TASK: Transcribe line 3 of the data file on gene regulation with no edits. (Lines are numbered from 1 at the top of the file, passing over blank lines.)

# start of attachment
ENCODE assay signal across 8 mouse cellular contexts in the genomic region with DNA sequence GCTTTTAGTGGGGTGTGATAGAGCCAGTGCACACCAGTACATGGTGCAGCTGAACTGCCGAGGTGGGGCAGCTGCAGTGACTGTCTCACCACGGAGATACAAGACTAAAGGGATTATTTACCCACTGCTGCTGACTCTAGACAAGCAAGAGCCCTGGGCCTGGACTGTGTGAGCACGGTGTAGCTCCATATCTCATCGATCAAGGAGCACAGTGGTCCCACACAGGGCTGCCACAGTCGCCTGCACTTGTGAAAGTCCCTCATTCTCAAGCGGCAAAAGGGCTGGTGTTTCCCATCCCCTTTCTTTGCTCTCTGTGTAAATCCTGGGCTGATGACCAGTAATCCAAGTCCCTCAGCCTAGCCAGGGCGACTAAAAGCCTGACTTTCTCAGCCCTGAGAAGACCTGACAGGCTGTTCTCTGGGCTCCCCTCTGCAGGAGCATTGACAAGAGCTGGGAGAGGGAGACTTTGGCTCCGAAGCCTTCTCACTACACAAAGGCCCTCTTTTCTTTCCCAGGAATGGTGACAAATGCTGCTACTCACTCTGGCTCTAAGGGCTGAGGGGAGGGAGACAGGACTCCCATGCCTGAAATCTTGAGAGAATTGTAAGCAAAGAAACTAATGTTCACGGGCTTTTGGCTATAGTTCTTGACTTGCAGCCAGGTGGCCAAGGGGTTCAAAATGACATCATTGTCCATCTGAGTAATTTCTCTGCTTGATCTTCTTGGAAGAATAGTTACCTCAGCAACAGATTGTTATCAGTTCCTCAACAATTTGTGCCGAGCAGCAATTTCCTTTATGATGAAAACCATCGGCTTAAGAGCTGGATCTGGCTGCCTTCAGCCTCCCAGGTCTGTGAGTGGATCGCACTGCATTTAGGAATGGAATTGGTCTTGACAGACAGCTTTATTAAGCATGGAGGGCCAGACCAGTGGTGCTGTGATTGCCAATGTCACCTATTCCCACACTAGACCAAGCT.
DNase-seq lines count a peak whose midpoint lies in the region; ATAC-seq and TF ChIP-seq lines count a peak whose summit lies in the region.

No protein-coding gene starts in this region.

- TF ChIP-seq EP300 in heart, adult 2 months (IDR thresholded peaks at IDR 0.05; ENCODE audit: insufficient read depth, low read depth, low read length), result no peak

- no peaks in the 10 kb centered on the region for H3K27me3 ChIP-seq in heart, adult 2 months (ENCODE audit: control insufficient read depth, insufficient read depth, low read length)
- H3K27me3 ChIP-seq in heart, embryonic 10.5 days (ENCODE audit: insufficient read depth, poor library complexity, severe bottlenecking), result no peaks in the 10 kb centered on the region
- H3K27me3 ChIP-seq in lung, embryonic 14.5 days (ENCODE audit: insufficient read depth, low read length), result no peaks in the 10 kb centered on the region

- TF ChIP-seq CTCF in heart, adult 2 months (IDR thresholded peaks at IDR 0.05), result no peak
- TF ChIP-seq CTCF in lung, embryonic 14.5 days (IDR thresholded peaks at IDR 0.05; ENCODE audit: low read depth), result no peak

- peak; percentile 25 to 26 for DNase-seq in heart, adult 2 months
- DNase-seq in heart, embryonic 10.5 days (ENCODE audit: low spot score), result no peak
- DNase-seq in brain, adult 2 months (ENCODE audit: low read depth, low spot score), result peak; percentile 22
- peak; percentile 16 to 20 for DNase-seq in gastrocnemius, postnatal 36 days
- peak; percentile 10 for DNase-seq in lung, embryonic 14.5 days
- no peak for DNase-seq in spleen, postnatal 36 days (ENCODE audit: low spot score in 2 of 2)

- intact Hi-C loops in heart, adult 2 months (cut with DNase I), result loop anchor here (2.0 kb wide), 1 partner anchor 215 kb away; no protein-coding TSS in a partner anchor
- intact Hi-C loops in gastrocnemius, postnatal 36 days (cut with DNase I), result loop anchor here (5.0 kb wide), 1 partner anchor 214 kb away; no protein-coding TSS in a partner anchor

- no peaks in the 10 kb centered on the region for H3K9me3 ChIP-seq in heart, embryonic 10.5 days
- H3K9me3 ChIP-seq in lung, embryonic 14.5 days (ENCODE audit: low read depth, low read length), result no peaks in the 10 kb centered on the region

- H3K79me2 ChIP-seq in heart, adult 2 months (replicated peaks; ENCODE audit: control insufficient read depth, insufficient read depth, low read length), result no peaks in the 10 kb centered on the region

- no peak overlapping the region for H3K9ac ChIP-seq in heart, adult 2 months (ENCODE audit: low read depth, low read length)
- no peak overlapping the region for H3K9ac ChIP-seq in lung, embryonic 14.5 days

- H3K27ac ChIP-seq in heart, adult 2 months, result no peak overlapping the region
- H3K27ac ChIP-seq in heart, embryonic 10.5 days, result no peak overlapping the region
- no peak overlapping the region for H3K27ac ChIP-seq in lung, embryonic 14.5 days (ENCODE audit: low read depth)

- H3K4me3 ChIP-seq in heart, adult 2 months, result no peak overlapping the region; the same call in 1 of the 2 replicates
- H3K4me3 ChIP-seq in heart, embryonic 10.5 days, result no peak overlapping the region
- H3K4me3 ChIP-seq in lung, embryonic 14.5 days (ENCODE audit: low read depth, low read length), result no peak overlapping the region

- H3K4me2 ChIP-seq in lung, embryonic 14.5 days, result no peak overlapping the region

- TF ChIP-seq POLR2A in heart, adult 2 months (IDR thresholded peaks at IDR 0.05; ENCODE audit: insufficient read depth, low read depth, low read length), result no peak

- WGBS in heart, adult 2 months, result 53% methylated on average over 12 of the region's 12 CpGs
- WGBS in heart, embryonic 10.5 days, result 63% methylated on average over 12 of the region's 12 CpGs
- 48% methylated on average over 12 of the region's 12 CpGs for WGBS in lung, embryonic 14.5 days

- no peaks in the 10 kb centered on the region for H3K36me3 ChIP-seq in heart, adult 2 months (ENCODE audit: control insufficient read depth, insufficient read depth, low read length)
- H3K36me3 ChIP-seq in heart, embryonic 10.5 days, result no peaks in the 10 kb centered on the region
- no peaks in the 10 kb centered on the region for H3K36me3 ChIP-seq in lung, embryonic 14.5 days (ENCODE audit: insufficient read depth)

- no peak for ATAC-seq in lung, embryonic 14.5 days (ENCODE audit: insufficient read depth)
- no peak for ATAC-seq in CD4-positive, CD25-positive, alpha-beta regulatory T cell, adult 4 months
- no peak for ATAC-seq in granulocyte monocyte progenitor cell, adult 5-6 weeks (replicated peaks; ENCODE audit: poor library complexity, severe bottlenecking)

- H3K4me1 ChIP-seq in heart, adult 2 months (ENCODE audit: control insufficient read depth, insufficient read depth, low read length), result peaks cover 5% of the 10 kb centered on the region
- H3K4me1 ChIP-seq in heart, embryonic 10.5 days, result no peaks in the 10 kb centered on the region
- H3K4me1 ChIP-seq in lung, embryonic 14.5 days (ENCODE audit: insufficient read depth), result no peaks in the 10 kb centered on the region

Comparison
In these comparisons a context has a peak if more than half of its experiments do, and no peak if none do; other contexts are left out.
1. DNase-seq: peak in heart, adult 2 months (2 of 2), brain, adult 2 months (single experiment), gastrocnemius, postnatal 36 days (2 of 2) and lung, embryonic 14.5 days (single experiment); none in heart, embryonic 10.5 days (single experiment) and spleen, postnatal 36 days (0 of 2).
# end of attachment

No protein-coding gene starts in this region.